What is meant by the expression "Save the day"? Does It mean to take advantage of the day? Could you provide some examples?

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    The usage of save in that expression means rescue. It's used when a situation is going bad and someone rescues it. If the situation wasn't fixed, your day would suck. So fixing the problem saves the day.
    – fixer1234
    Jul 2 '17 at 8:27
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    There's a song name "Save the day" played in the Ghostbusters old movie. That's when they come to rescue New York city. Jul 2 '17 at 14:54

"Save the day" is an idiom. It doesn't mean to take advantage of the day. If somebody saves the day, he does something to successfully prevent a likely defeat, failure, or unpleasant situation. For examples:

We are expected to lose the game, but our tailenders (lower order batsmen) played well and saved the day.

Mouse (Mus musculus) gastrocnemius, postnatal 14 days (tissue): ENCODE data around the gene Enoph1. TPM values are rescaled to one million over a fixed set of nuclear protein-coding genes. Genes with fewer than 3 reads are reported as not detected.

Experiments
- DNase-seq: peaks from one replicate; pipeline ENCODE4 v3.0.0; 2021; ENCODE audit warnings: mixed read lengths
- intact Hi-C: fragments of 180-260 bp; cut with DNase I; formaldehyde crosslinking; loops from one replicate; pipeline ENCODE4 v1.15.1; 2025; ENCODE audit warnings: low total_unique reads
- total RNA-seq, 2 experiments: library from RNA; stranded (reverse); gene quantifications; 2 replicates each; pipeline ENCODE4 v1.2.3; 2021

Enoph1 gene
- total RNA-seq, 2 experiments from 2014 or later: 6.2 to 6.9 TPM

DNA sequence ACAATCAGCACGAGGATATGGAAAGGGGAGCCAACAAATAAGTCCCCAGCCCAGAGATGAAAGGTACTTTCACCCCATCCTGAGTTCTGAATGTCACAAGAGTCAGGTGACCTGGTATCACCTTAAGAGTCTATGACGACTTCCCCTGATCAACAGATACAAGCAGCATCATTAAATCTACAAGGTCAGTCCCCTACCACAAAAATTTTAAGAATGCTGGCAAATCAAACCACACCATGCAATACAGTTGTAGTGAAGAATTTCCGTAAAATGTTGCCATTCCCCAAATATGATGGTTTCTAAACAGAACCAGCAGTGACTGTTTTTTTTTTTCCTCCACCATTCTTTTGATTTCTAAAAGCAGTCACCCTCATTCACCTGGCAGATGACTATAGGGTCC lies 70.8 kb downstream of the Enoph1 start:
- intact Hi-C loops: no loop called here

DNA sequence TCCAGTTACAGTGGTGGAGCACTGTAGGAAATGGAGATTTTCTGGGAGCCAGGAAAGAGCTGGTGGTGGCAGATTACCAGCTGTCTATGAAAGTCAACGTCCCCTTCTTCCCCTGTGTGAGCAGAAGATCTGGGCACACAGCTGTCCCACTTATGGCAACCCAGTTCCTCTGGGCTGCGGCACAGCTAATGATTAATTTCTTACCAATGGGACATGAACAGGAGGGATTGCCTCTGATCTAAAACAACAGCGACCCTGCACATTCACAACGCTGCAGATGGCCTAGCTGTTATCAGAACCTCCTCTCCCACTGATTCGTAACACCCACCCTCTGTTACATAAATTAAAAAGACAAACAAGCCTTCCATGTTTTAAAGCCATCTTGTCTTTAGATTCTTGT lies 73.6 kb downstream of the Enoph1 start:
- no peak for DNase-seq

The police saved the day by coming just in the nick of time and catching the kidnappers.

We forgot to bring a knife for cutting the wedding cake, but Peter brought one and saved the day.

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    I like this answer; good examples. As a footnote, though, “last players” sounds a bit unidiomatic. Did you have a sport in mind when you wrote that? (In the U.S., we might say “bench players” or “reserve players” or “backup players.”)
    – J.R.
    Jul 2 '17 at 11:15
  • @J.R. I appreciate your encouraging comments. I have changed the phrase last players to tailenders.
    – Khan
    Jul 2 '17 at 12:29
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    "Tailenders" is a term used in Cricket, that British and Commonwealth people will be familiar with our American contributors may be less familiar with it. Just as a side note "Save the Day" is sometimes used in invitations such as for weddings, meaning to make sure you leave the day free to attend the ceremony.
    – Sarriesfan
    Jul 2 '17 at 12:38
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    @Sarriesfan - In the US, those invitations usually say “Save the date”.
    – J.R.
    Jul 2 '17 at 17:52

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